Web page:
CHIARELLI: It affects everything. It affects the divorce rate. It affects substance abuse. It affects everything. And we've kind of taken our focus and shifted it to ensure that we're getting at that.
You know, the problem with posttraumatic stress is that in the United States, the National Institute of Mental Health will tell you, for regular civilians, it is 12 years between the initiating event and when someone first seeks help. Now the issue there isn't that they finally seek help. It's all the things that happen in between. Everything from high-risk behavior to drug abuse to prescription drug abuse, anger management issues, to divorce. I mean, those kinds of things are affected when people don't get treated for posttraumatic stress.
AMANPOUR: And again, we've been talking about the stigma of that. And I think you in the military have been trying to address that. And there is a public service announcement that some of the -- those who have been awarded with the highest recognition, the Medal of Honor winners, have reported. Let's just put that up.
(BEGIN VIDEO CLIP)
UNIDENTIFIED MALE: I put the war on every morning, and I take it off every night.
UNIDENTIFIED MALE: Like you, I have experience with challenges of war.
UNIDENTIFIED MALE: If you return from combat and have concerns about your mental health...
UNIDENTIFIED MALE: ... the tools and the resources are here now.
UNIDENTIFIED MALE: Use some of those services and stay strong.
UNIDENTIFIED MALE: Be courageous. Ask for help.
UNIDENTIFIED MALE: Remember your warrior ethos: refuse to accept defeat. Never quit. Don't let the enemy defeat you at home.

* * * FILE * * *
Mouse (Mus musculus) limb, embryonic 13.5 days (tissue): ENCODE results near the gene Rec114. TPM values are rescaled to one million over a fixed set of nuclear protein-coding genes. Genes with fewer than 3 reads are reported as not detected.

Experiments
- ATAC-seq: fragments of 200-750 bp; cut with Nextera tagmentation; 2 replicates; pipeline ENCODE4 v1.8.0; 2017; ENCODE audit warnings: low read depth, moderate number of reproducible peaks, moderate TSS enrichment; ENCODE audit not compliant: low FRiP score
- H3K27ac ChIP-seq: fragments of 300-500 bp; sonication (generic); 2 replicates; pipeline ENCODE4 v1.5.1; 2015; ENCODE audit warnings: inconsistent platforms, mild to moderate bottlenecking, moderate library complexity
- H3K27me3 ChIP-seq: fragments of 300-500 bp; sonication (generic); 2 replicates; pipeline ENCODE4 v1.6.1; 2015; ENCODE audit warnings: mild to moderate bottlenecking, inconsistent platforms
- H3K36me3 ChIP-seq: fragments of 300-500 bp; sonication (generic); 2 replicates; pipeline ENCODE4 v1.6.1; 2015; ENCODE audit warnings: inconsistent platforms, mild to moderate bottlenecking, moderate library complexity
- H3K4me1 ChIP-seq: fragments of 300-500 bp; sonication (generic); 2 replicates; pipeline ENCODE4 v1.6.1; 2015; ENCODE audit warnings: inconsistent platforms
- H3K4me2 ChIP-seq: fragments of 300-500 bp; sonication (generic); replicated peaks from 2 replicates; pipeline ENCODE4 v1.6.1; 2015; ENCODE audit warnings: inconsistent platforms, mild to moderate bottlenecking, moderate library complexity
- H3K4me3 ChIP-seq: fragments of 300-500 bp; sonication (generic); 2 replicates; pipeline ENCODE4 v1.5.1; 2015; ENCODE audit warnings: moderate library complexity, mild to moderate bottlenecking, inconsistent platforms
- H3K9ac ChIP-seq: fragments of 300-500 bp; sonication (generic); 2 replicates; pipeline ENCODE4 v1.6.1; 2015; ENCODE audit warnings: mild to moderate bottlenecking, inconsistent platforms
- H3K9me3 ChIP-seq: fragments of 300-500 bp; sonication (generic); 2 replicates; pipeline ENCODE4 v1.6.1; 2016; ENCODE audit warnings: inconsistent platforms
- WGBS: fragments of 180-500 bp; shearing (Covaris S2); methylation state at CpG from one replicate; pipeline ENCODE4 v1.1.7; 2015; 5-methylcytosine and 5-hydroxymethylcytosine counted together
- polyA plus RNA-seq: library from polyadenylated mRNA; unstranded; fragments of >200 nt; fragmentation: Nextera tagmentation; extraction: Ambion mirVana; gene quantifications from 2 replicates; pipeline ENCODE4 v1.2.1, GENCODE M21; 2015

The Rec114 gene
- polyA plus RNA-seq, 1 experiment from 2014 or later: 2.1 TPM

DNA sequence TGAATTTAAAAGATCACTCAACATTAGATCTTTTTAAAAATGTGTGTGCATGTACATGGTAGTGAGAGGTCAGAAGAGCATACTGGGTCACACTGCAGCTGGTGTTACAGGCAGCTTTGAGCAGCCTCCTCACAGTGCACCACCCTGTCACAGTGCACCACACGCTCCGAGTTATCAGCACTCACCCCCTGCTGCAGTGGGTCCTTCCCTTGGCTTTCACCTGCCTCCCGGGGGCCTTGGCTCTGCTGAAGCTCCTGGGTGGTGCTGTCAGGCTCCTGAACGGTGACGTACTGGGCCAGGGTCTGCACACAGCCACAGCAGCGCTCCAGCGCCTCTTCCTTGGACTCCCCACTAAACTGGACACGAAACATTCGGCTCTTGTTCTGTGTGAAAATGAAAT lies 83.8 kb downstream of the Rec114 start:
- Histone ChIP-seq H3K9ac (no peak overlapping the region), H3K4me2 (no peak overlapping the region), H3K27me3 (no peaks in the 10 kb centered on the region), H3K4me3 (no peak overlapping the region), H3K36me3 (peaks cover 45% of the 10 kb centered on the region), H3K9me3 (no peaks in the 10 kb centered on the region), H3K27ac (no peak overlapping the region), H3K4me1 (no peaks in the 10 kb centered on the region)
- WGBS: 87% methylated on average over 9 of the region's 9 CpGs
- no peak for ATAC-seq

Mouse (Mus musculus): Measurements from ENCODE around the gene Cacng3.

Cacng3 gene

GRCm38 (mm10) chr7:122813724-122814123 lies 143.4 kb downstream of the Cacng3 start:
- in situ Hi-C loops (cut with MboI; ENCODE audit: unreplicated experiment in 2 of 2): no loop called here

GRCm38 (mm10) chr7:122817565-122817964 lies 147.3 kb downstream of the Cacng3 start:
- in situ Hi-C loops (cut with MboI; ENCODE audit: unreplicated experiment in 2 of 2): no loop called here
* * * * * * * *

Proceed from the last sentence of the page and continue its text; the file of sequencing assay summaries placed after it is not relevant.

(END VIDEO CLIP)
CHIARELLI: I need to tell you a little story about that. We were looking for a way to get the word out to soldiers that, first off, we thought we'd go to NFL football players. We know the issues that they're having with traumatic brain injury and concussion. I know someone came up with the idea, after we talked to some Medal of Honor recipients, hey, why don't we talk to them? Why don't we see if some of them would be willing to make that, because these are truly the folks that soldiers look up to.
AMANPOUR: Is it making a difference?
CHIARELLI: It's making a huge difference. We are finally starting to get at the stigma. We're not there, and as the chief says, he used to go into a room and ask 100 people, "How many people think that, if they went and sought help, it would affect their career?" and he'd get 90 hands up. Now he goes into a room and asks the same question and 50 hands come up. So we're making progress, but we've got to keep on it.
I brief every single brigade combat team that goes to Iraq today. The leadership of that brigade, I do a video teleconference where we talk about traumatic brain injury and posttraumatic stress and try to explain to them what happens in the body when this occurs and that they've got to seek help.
AMANPOUR: Do you think you might go the NFL route? Because they're also heroes and macho men?
CHIARELLI: We've got to first understand more about posttraumatic stress and TBI. One of the things we've done is we've instituted Resilience Centers down range. I was just down range.
AMANPOUR: Down range means you were on the ground in Afghanistan? You spent a week...